Mumbai attacks: The mystery behind ‘pink box’

As per WikiLeaks, the US believed that a pink box was found at one of the 26/11 attacks sites.

Updated: Mar 29, 2011, 17:16 PM IST

Zeenews Bureau

New Delhi: As per the latest WikiLeaks “India Cables”, the United States believed that a pink box was found at one of the 26/11 Mumbai attacks sites and that it could play a pivotal role in proving the Pakistani angle to the attacks, but was peeved that India was not sharing information about it.

As per the US Embassy cable from Islamabad ( 204888: confidential) sent by Charge d`Affaires Gerald Feierstein on April 30, 2009, accessed by a leading newspaper, Pakistan had handed over to US’ Federal Bureau of Investigation a similar box recovered during the probe in that country.

As per the cables, the US was of the view that pink box handed over to them by Pakistan was “possibly the most important piece of evidence shared with the FBI,” as it would help in proving the charge that the conspiracy to launch an attack on India’s financial nerve centre was hatched in Pakistan.
However, the US felt that for the successful “analysis” of the evidence, India needs to provide samples of the foam-covered pink box recovered from Mumbai and the reluctance on India’s part was hampering the successful prosecution of the case in Pakistan.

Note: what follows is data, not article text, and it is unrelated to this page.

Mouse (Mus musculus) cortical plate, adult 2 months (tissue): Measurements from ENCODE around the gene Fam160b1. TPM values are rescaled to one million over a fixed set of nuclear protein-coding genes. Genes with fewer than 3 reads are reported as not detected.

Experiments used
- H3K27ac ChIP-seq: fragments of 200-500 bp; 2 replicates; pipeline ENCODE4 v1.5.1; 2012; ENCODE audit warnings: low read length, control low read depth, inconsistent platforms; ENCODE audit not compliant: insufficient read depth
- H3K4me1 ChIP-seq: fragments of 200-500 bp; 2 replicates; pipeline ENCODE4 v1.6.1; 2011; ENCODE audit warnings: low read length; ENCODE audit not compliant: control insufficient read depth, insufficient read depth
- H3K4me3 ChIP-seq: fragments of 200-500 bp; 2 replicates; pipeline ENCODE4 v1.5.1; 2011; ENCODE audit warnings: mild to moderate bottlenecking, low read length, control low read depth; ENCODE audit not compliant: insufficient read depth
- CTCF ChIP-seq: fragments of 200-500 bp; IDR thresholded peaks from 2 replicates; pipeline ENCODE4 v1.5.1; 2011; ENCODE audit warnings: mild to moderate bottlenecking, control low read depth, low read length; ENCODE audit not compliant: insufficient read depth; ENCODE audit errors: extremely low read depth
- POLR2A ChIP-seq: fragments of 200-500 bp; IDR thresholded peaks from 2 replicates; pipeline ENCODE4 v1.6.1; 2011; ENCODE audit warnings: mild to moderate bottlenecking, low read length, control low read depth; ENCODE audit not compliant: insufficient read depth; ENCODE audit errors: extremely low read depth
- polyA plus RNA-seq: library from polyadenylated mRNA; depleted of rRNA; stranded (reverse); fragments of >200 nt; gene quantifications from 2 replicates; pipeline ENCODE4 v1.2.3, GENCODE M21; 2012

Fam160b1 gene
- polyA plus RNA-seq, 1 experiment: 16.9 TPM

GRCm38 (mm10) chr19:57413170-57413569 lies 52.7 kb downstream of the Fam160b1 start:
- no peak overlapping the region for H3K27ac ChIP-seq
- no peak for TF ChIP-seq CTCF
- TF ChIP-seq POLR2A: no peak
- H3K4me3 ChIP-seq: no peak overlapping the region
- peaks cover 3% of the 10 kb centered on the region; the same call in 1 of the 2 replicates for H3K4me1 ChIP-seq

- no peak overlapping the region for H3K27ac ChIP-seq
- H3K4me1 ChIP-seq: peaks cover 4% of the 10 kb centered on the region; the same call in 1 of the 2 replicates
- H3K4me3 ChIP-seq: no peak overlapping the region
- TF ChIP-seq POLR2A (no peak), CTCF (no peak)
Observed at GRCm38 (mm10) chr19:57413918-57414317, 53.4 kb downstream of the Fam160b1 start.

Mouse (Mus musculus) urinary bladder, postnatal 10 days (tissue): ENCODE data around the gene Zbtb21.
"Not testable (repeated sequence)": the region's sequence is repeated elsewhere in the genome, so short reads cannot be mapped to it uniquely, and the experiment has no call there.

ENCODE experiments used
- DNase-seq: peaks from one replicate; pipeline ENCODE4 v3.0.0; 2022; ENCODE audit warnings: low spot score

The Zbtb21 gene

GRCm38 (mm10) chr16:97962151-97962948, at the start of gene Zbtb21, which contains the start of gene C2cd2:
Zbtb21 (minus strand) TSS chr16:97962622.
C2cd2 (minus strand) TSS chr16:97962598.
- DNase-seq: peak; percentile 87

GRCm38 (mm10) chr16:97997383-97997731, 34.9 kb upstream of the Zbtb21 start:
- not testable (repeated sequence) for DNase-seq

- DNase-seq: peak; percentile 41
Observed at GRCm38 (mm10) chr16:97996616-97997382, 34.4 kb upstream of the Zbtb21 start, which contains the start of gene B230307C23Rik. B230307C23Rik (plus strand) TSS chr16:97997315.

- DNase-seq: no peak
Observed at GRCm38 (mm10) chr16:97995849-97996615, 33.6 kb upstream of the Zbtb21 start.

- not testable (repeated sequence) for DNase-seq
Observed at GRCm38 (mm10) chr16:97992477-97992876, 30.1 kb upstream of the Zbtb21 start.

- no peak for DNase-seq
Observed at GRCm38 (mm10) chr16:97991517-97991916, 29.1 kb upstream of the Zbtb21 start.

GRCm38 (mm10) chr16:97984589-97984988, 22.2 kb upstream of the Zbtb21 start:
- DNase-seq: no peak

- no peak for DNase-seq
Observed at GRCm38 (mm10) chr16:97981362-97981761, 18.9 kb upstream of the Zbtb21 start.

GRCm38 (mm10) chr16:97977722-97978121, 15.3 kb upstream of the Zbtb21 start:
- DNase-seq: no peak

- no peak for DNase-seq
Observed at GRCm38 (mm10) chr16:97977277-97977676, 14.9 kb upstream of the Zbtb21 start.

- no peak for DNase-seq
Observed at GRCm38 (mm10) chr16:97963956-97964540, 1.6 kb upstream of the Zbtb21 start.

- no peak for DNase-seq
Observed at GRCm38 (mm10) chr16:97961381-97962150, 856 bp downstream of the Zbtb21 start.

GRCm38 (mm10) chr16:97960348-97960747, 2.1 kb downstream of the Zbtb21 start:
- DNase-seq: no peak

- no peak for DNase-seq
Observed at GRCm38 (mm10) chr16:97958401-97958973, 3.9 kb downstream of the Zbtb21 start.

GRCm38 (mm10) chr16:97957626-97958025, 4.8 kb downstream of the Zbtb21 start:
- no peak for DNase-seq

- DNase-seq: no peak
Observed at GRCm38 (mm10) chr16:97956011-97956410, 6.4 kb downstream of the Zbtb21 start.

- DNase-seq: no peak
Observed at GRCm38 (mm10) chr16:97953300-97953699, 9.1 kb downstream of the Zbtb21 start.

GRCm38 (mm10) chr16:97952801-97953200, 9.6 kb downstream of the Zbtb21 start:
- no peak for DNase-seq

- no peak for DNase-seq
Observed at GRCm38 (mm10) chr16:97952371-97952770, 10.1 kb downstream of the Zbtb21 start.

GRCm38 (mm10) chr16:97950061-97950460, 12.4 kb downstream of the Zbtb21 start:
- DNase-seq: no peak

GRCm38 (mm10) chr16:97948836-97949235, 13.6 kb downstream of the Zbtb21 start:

In Pakistan, the pink box was recovered by country’s Federal Investigation Agency (FIA) from a training camp in Sindh province that was attended by the Mumbai attackers. The FBI was looking to match the foam and glue samples of the box with the one found in India.

Moreover, as per the cables, the US officials had assisted the Pakistani investigators to prepare the prosecution case against the five men then in judicial custody — LeT operations commander Zaki ur-Rehman Lakhvi, Hammad Ameen Sadiq, Mazhar Iqbal (aka al Qama), Abdul Wajid (aka Zarrar Shah), and Shahid Jamil Riaz.
The communication emphasised that in order to successfully prosecute them, Pakistan needs significant evidence sharing from both the US and India.

However, the fact remains that India and Pakistan had been exchanging a number of dossiers purportedly containing crucial information about the conspiracy behind the dastardly attack on November 26, 2008.

India had all along stressed that it had handed over to Pakistan all the evidence it needed to prosecute those responsible for the crime but Pakistan had been claiming that there is no credible proof to implicate the likes of Jammat-ud-Dawaah chief Hafiz Saeed and others in the case.